The 2010 Single Equality Act places a duty on governing bodies to publish information to show how their school complies with the Equality Duty.
At Blewbury School equality of opportunity is an inherent part of our ethos. We treat everyone fairly and all activities and opportunities are open to all pupils. Our curriculum has the flexibility to be inclusive whilst still supporting the needs of children who require support or offering challenge to the most able. Children are valued for their varied intelligences and the different teaching styles used throughout the curriculum by all teachers are carefully matched to enhance pupil learning, whichever their preferred learning style. Children respected in this way grow to respect both similarities and differences between themselves and visitors.
We place real importance on emotional intelligence and the understanding of our actions, helping children to develop personally and socially in order to become good citizens. Pupils are encouraged to be able to express opinions and contribute during ‘circle time’. This helps with decision-making during class council meetings. Our School Council represents all ages in the school, and meets weekly. Our oldest children entertain the local senior citizens when they come for Harvest Tea, which all the children in the school help to make and bake. These older friends are also welcomed to lunches throughout the year and in particular at Christmas.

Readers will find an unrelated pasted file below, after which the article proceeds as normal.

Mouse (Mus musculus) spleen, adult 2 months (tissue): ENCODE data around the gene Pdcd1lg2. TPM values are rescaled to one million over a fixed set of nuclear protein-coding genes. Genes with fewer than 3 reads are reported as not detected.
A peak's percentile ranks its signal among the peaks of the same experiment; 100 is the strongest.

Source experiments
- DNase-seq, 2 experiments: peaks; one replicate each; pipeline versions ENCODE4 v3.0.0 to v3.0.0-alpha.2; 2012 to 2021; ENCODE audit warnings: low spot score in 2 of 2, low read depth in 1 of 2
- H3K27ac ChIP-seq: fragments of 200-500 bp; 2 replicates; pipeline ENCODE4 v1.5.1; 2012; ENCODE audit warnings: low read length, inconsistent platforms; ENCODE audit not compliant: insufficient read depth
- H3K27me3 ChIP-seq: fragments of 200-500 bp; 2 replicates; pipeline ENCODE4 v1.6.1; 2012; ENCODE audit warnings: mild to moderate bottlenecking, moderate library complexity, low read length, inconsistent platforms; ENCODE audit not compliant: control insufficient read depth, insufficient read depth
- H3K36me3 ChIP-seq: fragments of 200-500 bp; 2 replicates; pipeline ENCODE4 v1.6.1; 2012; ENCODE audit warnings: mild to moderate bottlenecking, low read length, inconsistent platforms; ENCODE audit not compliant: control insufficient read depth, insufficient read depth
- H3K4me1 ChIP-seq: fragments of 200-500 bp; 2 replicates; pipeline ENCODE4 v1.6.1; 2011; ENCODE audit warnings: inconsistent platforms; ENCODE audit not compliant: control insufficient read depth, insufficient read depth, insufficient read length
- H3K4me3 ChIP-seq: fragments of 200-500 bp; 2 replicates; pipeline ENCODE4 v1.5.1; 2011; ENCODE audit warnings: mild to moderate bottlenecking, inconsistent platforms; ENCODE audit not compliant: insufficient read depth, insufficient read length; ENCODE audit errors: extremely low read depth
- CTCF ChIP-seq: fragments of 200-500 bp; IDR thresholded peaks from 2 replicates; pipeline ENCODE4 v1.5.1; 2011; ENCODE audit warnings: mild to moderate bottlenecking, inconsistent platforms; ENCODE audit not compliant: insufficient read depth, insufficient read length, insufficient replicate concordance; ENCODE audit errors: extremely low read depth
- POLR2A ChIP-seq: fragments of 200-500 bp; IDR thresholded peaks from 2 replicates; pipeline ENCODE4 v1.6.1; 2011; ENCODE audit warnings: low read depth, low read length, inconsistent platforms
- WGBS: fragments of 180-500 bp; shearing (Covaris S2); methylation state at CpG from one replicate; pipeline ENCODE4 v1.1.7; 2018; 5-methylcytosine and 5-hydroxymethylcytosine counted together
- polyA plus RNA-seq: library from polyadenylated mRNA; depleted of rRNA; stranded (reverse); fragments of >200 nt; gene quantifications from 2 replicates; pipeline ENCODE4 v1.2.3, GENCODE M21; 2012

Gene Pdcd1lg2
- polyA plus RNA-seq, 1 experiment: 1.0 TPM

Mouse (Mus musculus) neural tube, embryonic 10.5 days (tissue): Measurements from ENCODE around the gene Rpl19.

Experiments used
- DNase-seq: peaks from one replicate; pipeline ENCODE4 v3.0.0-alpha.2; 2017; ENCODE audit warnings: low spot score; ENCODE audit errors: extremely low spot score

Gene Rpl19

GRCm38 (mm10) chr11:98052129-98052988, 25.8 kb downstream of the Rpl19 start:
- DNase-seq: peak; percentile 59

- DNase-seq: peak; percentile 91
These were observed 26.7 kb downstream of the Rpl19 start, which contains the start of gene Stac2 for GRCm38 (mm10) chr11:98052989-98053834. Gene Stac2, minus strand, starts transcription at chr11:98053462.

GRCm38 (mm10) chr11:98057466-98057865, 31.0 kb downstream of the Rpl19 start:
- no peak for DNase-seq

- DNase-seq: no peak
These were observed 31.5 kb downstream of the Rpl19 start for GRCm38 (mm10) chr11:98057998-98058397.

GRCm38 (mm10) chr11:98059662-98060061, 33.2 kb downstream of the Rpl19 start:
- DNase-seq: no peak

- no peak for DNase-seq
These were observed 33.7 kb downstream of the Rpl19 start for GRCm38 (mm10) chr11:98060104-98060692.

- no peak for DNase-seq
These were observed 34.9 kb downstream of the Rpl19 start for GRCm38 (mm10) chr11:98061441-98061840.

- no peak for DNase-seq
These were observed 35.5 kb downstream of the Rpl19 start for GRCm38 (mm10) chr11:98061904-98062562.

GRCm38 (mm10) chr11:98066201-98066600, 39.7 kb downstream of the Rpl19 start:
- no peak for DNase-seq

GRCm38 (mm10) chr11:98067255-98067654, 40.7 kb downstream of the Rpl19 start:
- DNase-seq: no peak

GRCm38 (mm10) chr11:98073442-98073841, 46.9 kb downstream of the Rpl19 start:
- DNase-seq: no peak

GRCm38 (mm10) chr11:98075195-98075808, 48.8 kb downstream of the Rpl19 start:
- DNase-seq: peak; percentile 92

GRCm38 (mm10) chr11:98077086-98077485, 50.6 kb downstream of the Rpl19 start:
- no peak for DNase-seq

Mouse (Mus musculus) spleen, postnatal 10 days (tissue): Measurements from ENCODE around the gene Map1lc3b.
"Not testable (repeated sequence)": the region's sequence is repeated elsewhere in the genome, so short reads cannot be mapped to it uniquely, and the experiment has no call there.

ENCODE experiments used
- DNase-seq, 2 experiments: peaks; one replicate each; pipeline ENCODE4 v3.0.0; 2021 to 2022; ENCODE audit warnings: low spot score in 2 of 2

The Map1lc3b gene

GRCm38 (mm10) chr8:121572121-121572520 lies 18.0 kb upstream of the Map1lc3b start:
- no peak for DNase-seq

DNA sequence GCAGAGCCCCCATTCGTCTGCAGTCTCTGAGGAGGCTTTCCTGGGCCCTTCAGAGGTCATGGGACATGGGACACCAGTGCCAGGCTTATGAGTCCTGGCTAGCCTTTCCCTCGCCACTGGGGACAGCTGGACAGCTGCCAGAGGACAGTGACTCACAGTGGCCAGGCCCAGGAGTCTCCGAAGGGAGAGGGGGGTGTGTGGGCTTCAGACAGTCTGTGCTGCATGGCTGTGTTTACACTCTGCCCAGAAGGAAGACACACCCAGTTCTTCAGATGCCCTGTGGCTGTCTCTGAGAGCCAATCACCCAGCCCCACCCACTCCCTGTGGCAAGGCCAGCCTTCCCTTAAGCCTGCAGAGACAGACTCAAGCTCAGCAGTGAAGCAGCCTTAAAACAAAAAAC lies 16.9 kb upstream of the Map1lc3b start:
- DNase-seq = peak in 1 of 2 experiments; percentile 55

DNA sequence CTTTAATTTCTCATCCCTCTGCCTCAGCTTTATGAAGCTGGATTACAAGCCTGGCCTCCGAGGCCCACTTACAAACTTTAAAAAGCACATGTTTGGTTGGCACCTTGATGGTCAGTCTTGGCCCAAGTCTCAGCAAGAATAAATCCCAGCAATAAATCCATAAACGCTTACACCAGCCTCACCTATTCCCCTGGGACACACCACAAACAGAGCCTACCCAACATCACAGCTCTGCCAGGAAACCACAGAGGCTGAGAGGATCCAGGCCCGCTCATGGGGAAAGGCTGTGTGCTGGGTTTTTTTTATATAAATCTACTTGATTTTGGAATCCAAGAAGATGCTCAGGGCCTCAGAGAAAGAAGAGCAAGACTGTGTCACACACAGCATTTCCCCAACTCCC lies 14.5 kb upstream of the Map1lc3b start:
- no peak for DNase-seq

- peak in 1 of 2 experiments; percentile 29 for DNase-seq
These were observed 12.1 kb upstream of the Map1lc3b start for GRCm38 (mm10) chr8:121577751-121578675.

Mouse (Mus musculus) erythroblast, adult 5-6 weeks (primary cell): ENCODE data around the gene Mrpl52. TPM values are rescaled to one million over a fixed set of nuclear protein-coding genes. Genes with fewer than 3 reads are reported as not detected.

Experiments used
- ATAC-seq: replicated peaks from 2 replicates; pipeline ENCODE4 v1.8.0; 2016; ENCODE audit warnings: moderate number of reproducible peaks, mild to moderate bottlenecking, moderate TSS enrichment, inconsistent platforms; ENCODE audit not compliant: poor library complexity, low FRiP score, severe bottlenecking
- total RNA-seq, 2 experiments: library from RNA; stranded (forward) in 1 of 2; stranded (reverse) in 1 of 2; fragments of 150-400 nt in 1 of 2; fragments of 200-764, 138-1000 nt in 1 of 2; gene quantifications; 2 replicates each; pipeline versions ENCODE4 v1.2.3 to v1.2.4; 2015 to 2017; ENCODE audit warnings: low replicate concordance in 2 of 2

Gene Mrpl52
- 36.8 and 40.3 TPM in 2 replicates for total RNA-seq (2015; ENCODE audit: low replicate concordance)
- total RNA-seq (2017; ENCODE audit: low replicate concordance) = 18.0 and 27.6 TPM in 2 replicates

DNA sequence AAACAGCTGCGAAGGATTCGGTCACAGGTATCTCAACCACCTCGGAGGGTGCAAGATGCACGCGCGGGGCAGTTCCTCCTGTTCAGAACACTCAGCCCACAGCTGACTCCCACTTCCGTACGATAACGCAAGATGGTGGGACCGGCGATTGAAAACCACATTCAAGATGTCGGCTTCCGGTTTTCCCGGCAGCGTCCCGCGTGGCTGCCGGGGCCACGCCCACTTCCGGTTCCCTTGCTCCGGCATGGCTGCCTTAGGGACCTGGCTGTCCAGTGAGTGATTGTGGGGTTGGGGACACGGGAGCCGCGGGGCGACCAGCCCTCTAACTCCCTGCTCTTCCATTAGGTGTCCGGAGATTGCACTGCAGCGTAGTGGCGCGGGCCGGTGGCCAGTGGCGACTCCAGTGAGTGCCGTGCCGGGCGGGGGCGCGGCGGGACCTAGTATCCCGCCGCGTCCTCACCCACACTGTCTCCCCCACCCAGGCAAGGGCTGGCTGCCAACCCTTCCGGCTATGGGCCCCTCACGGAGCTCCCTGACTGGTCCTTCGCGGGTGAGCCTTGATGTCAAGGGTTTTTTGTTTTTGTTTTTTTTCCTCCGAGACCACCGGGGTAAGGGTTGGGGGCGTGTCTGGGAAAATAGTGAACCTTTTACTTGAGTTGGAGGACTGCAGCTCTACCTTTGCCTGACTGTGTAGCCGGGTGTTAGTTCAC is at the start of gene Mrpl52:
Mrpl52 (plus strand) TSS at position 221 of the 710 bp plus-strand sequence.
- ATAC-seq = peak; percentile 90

We create links throughout the school when we have book buddies, or classes which walk together to Church. Our Year 6 children follow an Injury Minimisation Programme (IMPS) based at Abingdon Hospital and a Junior Citizens course. Some also represent the school at a Crime Prevention quiz.
At Blewbury School it is very important to us that children succeed in all aspects of their lives. In order to do this, it is essential that we both respect and encourage the varying intelligences that our children possess. Our team system also promotes both academic achievement and good behaviour.
Last year the first set of Year 6 peer mediators were trained, and throughout the year they were able to help resolve friendship issues for the other children within school. They did this using a format which is called peaceful problem solving. This was so successful that before leaving for secondary school they helped to train the Year 5s, who this year will take on the role of peer mediators within school.